What is “thermodynamic equilibrium” easily explained? Does this ensure that a substance can withstand a higher temperature than its melting point without deforming or melting?

I first explain what thermal equilibrium is. Thermal equilibrium is very simple a situation where an object has got the same temperature as the environment.
The temperature of a substance is and measure for the energy with which the particles move in that substance.For example, if an object has a higher temperature than the environment, the particles will move on average more energy than the particles in the environment. If collisions between the particles of the object and the environment can occur, energy will be exchanged for those collisions. With a calculation you can prove that the particles that move with more energy return energy and the particles that move with less energy get energy (the total amount of energy remains the same).
This practically means that the temperature of the object decreases (the particles have less energy) and that the temperature of the environment rises (but that is usually so big that you don’t or barely notice that).This process continues until the particles of the object move as much energy as the particles in the environment. NET no more energy is exchanged and we have reached a state of thermal equilibrium. This also means that the object and its environment have the same temperature.

Thermodynamic equilibrium is a situation in which not only the temperature (thermal) is in equilibrium, thus the kinetic energy of the particles, but also the forces on the particles e.g.Due to pressure differences (mechanically). Sometimes a chemical potential is also counted here, especially by chemists.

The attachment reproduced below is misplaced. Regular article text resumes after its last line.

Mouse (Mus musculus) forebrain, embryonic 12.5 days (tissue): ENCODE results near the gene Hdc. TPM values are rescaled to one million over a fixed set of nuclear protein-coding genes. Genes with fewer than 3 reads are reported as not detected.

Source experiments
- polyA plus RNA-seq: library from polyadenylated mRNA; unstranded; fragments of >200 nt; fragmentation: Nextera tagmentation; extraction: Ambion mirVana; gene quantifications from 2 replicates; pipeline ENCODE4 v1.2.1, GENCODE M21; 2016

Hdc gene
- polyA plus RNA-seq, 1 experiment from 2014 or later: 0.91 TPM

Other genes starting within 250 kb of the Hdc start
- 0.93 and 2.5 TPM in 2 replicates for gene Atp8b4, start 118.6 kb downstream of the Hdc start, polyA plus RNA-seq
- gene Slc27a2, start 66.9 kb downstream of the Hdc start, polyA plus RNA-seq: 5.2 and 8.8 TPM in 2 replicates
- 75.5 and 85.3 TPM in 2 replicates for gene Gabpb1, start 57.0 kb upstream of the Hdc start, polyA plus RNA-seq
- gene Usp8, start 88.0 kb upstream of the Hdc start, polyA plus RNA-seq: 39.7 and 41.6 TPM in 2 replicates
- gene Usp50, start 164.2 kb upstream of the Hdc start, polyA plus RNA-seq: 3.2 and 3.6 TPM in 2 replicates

Therefore, it does not ensure that a substance can reach a temperature above its melting point without changing its condition.A concrete example: if I put an ice cube in a large bowl of water at room temperature, the ice cube will warm up until it has the same temperature as the water in the container and thus melt. The water in the bucket will drop slightly in temperature, but because the bucket contains much more water than an ice cube it will not be measurable.

It has nothing to do with the material properties.

It means that there are different forces that work opposite and are about the same size.

An example of this is our sun.Gravity tries to push the sun together. The heat produced by Fusion tries to push the sun apart. These two forces keep each other in equilibrium, which makes the sun’s size and temperature reasonably constant.

In addition to Maarten his answer, because I saw no answer for the second question.

Yes, this can lead to temperatures of substances where the melting point is exceeded.Or boiling point.

Cold welding for example.

Or if your water is going to boil, the heat source (e.g.Fire) takes care of the boiling point for evaporation and the evaporation ensures thermodynamic equilibrium in the water. This will keep the same pressure and temperature (100 掳C).

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